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Take the case of Jon Tennant. Mr Tennant is a very little-known researcher, involved in the perhaps unwisely named “OpenCon”. He is also a pioneer of creepy male feminism. Relatively early in the current wave Mr Tennant could be found in fine mid-season form on social media doing what creepy male feminists do, and desperately shouting about trying to correct the behaviour of other men — the better to show that he was not one of them.

He started with the usual unasked for and highly debatable assertions, so in October 2016, he could be found on Twitter announcing “There’s no excuse for all-male panels anymore. If you can’t find enough women speakers, you’re not looking hard enough!” Elsewhere he would be urging his fellow males to “help with” such things as “speak[ing] up against banter (yucky word and action)”.

All of this is classic creepy male feminist behaviour: white-knighting where nobody has asked you to, protesting rather too vociferously and pretending that you would just love to write yourself out of your own field. And so, as sure as a fall follows pride, we recently see the aforementioned “OpenCon” having to release a statement  about the – ahem – behaviour of Mr Tennant, with the somewhat cryptic:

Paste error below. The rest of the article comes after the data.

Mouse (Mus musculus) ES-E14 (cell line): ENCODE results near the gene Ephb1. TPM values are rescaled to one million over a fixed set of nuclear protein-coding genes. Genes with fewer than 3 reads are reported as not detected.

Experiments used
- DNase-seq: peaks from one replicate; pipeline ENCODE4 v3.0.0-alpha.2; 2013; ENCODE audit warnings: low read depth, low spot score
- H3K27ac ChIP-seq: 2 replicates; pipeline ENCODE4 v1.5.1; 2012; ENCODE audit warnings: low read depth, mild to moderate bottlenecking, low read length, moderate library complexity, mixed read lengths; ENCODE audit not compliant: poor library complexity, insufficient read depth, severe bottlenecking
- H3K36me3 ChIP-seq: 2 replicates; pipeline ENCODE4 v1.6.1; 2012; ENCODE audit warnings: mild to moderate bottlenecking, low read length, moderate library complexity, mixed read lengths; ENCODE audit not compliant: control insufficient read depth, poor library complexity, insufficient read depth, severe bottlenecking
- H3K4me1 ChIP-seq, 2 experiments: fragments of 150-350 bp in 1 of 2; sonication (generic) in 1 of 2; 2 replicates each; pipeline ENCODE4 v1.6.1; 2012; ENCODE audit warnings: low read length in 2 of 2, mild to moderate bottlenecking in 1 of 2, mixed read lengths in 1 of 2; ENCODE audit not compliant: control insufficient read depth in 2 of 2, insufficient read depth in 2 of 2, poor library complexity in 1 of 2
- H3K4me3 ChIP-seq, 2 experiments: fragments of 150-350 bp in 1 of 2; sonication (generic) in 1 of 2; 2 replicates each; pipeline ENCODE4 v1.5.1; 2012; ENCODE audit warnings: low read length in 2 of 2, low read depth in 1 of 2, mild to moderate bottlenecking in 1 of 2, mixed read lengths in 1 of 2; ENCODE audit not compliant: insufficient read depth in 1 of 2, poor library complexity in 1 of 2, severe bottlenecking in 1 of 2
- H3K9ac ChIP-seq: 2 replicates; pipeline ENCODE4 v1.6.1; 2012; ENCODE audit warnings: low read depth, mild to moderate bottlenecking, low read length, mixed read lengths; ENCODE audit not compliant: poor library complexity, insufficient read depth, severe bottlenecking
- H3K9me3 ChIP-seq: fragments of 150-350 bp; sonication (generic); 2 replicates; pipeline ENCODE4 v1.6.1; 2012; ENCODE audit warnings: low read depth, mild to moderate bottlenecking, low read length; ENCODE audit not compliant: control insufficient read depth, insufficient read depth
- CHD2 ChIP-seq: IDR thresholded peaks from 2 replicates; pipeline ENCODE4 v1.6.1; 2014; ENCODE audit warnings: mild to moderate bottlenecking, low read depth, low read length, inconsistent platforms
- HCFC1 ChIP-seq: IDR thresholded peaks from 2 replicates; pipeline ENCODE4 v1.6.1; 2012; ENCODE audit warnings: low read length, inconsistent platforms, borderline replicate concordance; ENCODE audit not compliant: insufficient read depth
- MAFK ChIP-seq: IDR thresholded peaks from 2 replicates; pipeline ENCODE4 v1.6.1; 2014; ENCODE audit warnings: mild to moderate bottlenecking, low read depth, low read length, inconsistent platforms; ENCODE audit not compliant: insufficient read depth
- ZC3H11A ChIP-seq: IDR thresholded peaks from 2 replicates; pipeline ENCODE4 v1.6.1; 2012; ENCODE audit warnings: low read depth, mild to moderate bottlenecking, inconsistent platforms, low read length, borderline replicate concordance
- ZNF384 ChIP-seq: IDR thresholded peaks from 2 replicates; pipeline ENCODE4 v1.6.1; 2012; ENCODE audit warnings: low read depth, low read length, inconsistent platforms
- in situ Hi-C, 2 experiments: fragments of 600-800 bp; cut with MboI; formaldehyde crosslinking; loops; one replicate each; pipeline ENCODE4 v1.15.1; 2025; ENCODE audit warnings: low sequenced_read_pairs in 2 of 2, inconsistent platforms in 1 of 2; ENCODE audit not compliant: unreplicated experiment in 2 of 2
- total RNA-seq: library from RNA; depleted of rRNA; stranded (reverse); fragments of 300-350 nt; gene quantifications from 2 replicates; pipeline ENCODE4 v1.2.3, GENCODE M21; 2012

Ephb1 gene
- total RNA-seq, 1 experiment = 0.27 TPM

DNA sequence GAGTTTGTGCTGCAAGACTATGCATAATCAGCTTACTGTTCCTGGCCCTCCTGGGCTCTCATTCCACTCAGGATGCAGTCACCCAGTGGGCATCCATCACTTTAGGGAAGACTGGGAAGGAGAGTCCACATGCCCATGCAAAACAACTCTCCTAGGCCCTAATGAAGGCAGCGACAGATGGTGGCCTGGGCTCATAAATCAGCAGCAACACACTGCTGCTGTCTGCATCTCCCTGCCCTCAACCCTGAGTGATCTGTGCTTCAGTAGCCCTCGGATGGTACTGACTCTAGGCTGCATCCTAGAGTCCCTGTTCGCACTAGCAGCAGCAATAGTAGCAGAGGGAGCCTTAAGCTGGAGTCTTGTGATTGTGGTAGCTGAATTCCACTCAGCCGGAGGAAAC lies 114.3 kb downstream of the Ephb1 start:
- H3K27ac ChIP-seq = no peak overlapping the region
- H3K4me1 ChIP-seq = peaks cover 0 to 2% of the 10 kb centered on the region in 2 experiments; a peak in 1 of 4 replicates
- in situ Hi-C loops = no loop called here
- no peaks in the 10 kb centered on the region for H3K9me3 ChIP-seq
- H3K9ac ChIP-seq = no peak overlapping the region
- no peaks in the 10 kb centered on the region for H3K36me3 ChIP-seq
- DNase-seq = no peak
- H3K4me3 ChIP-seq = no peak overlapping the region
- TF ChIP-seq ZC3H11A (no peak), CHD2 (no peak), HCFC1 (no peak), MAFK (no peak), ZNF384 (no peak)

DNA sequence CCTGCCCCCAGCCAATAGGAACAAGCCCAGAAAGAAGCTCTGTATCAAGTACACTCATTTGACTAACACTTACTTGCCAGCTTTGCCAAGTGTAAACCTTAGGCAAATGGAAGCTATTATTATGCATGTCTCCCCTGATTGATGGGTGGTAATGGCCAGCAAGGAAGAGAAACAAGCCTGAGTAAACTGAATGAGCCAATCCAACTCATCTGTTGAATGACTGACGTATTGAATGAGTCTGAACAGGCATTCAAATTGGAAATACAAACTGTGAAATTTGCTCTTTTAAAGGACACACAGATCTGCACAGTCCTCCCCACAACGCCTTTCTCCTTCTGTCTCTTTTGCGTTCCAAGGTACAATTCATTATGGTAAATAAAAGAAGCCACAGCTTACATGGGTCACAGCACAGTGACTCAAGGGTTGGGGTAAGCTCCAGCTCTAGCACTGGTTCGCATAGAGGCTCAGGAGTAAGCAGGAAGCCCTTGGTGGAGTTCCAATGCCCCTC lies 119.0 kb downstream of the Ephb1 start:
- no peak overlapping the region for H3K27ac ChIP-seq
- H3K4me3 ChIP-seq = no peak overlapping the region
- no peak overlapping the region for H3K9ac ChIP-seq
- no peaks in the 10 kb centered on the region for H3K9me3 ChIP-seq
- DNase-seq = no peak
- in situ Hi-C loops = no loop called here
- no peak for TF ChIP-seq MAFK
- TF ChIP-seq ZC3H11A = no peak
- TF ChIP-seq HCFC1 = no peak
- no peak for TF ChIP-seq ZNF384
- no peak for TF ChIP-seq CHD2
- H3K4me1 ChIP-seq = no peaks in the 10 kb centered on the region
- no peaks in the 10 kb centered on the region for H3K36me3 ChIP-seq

“The OpenCon Code of Conduct Committee has decided to remove Jon Tennant from the OpenCon community and disallow his participation in future OpenCon events—in-person or online.”

It may be said that there are not yet enough entrants to diagnose this trend, but I would say that from Louis CK to Sam Kriss and Morgan Spurlock, it is worth keeping an eye on. Normal, regular men, do not need to try to scream their virtue on social media or anywhere else. Normal, regular women happen to notice that there is something slightly off about the sort of man who does.

So perhaps I can invite people to join me in keeping a small notebook on these cases. Next time a man talks about the importance of cancelling men, just sit back and set your watch.